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SFCM Students Slay in 'A Gentleman's Guide to Love and Murder'

SFCM Opera and Musical Theatre's performance of 'A Gentleman's Guide to Love and Murder' took student singers to new levels—vocally and comedically.

March 4, 2024 by Mark Taylor

Despite its lethal premise, SFCM's latest Opera and Musical Theatre production delivered death with a lot of laughs, show tunes, and killer vocals. 

The zany musical is about a penniless Monty Navarro (SFCM's Seth Hanson) who murders eight relatives, all performed with an operatic wink, so he can inherit the family fortune, the country estate, and the title that comes with it. 

sfcm opera and musical theatre.

The ensemble cast on stage with Seth Hanson (Center right, pictured).

"For the longest time, we were curious to see how the audience would react to certain jokes, moments, and characters within the show," Seth Hanson ('24) said of the production, "We were overjoyed to see the response and laughter from the audience," he continued, "The audience loved it when we broke the fourth wall, whether it was a moment of foreshadowing or satire. It correlated very well with the direction given to us by Michael Mohammed (stage director) and Michael Horsley (conductor) amazingly." The show delivered two performances in mid-February. Hanson is a student of Matthew Worth at SFCM.

SFCM's Cora-Melin Mikat and Seth Hanson.

SFCM's Cora-Melin Mikat and Seth Hanson.

For Mohammed, it was important to give voice students new opportunities to expand their skills, "Over the last few years, the Opera Program team has been building richer experiences for students with the Musical Theatre Ensemble," Mohammed said. The show challenged nearly every aspect of the production with almost fifty different scenes: "Everyone was on their toes from tip to tail!" he added.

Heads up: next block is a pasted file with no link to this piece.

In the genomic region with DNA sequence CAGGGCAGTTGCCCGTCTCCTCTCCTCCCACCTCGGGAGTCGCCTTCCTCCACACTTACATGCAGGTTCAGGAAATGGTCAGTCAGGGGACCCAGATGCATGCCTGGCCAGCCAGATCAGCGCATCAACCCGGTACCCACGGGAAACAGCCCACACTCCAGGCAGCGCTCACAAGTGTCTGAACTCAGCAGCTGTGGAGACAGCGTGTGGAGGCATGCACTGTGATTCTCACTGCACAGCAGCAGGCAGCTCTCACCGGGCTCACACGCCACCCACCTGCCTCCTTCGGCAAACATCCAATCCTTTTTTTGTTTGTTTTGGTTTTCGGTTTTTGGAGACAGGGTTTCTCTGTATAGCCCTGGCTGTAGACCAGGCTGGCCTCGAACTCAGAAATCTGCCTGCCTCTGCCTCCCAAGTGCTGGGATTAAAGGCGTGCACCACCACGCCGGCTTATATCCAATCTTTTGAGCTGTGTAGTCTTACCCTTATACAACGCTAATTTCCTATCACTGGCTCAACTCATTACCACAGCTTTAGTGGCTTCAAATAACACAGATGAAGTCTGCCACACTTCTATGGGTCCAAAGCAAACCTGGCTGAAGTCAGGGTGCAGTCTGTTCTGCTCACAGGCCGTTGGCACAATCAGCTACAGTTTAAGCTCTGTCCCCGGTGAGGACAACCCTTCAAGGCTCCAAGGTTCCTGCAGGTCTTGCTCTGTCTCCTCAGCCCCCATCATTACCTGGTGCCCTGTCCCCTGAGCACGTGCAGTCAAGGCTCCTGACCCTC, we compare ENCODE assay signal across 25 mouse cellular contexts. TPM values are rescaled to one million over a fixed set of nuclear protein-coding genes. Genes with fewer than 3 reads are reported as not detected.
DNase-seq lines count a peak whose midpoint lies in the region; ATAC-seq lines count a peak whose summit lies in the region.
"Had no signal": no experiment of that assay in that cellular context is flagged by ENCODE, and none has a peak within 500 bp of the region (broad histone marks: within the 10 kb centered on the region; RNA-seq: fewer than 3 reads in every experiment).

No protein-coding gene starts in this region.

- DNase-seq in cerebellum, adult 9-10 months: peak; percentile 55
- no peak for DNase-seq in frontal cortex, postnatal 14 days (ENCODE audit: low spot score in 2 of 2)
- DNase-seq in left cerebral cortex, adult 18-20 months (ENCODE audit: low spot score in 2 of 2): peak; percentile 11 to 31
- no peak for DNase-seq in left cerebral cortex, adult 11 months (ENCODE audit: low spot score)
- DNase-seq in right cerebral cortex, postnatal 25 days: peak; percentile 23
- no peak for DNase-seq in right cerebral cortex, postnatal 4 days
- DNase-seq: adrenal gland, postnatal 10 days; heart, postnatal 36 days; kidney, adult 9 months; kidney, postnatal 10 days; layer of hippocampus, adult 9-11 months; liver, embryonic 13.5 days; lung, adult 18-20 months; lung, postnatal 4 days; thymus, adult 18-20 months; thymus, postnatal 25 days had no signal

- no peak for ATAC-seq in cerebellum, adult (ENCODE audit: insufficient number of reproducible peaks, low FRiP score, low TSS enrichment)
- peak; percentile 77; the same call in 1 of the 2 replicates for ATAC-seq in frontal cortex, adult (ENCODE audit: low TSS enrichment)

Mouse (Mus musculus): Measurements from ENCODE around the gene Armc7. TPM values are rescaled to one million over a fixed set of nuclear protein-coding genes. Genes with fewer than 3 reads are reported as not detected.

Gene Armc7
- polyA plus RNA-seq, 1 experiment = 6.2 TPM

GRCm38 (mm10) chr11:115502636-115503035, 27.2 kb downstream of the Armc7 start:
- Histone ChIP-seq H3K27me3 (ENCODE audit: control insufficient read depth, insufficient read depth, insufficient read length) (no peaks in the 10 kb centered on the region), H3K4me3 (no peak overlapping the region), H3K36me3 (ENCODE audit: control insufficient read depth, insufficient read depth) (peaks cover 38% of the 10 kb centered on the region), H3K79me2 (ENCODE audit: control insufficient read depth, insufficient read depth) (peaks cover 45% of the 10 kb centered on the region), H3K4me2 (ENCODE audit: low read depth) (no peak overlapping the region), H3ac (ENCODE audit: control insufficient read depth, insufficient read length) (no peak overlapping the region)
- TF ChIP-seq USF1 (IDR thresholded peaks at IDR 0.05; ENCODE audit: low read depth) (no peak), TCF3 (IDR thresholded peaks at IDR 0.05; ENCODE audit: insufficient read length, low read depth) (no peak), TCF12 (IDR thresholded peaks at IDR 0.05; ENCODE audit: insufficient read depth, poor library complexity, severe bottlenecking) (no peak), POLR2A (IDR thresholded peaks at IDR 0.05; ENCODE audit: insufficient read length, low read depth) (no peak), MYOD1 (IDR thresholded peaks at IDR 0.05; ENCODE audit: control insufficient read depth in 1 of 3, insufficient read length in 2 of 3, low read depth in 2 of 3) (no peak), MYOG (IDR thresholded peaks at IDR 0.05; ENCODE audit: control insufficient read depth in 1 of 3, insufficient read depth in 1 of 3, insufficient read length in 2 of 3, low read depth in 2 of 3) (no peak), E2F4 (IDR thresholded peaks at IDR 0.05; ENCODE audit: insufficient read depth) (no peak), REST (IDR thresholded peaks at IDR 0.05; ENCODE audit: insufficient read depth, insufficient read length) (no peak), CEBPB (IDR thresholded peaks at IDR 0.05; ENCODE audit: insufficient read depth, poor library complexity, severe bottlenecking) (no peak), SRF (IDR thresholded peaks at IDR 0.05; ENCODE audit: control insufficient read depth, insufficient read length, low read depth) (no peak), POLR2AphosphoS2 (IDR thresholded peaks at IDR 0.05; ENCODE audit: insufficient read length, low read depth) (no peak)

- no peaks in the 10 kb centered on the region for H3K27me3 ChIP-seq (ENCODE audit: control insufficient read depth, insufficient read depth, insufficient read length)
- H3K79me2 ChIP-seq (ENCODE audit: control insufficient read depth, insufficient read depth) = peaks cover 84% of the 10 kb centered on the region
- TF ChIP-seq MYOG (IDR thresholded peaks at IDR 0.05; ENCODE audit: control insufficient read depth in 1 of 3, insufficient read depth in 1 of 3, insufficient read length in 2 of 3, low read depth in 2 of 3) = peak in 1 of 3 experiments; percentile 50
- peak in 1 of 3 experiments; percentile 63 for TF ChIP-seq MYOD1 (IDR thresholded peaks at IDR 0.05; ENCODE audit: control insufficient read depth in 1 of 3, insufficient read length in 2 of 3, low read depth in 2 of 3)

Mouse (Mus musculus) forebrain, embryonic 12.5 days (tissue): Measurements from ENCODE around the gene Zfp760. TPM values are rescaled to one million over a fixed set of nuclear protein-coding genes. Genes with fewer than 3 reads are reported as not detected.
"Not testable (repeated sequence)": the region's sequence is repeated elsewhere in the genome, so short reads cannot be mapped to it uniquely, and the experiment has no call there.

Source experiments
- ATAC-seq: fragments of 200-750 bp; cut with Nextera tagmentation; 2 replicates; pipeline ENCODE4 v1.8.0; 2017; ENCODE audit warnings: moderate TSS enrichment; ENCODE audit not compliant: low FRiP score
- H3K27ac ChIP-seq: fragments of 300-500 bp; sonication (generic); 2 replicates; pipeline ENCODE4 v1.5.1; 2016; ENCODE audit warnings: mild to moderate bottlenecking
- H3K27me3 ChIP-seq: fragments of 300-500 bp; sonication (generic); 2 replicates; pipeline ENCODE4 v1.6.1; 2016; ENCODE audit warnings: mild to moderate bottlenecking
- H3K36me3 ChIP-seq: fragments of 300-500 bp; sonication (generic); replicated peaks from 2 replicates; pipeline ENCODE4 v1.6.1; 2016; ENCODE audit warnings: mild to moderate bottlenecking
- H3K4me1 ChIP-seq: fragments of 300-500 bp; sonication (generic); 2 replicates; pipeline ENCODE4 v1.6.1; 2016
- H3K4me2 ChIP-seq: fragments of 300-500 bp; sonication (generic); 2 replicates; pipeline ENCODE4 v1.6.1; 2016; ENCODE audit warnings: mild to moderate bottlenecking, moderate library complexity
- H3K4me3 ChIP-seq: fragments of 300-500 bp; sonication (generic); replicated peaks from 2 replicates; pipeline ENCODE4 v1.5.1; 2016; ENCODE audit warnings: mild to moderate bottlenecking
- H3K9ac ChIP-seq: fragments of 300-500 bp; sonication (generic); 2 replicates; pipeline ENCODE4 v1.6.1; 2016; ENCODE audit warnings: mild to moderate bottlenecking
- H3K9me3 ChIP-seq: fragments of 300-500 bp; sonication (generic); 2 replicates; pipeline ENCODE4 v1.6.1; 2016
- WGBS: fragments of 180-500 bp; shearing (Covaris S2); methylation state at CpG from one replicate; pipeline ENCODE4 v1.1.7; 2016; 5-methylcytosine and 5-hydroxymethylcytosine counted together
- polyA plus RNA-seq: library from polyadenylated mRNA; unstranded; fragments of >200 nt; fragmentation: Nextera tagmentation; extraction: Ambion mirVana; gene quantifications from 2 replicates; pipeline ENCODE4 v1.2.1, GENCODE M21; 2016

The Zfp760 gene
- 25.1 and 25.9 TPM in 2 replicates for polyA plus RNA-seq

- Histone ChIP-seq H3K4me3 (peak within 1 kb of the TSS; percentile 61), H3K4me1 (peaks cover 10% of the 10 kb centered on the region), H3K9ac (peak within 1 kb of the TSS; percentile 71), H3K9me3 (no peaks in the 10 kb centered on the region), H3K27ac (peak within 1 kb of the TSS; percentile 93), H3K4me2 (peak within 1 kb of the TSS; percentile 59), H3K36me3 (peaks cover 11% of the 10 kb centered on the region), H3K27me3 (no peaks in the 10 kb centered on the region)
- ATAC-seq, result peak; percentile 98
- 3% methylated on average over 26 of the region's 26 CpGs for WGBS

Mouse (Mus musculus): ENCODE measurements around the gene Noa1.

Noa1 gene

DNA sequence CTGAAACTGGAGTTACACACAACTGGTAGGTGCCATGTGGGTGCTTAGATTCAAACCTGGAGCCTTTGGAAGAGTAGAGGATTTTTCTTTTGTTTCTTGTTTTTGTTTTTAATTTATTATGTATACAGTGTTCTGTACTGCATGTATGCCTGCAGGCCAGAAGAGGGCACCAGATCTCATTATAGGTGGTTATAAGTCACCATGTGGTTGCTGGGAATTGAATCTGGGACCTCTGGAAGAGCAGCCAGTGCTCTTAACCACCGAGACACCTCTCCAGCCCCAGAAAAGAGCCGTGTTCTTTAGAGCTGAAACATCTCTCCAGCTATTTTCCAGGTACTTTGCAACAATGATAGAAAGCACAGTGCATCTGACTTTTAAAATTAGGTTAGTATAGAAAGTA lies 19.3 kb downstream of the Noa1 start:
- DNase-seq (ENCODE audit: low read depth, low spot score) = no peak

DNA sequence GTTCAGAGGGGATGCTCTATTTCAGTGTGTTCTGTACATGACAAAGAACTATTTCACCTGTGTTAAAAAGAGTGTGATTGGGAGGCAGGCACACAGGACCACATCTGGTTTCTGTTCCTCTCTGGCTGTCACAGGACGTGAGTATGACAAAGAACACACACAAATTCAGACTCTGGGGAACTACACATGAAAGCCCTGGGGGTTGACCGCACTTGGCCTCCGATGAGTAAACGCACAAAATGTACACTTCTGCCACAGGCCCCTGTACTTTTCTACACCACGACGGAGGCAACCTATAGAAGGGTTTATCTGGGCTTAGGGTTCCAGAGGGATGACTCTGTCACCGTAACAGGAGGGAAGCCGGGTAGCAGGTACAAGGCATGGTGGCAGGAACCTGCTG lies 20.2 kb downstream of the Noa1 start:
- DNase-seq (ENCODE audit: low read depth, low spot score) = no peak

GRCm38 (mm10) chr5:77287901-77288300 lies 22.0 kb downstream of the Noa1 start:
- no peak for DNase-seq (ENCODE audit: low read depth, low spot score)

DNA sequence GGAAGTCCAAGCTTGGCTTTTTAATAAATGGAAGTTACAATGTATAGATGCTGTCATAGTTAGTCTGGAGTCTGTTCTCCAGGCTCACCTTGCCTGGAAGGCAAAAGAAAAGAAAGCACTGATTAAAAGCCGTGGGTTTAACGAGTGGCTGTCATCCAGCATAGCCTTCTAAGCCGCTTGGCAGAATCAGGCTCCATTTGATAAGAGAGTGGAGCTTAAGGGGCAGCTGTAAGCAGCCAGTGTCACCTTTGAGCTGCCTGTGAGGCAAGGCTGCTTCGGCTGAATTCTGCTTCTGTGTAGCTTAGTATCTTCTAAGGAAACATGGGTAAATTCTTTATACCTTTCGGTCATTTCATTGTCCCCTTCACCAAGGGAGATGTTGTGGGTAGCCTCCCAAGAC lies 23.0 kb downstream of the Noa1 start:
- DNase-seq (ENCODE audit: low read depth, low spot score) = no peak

SFCM Opera and Musical Theatre

The performance included more than 50 scene changes.

From an educational standpoint, Mohammed hopes voice students were able to flex their musical talents in a new way, "In general, opera is an art form that tells stories through music-forward modes and dynamic vocalism. Theatre relies on text and narrative to push stories forward. Working in the genre of musical theatre helps the student-artist expose themself to other ways that they can express themselves," he said.

In addition to Hanson, whose character was in literally every scene, SFCM's Cora-Melin Mikat played eight characters throughout the show, (Members of the ill-fated D’Ysquith family) and Madison Barton also played several characters throughout the show. "It was kind of a mad dash to the finish line, but both shows went so well and we were so proud of ourselves for pulling it off! It is a beast of a show," Barton said. 

sfcm cast performs

Some students portrayed several characters in the show.

The production set out to tell a story with a villainous but loveable lead that concertgoers could root for, which is no easy task, but one that was met with a standing ovation from audiences. "The biggest lesson I learned is that you must always be in the moment. Even when breaking the fourth wall to the audience, you have to be present and treat the audience almost as your scene partner," Hanson continued. "They're always listening, and it's up to us to convey the information, the story, and your character to give the audience a night (or two) they will always remember."

Learn more about studying Opera and Musical Theatre at SFCM.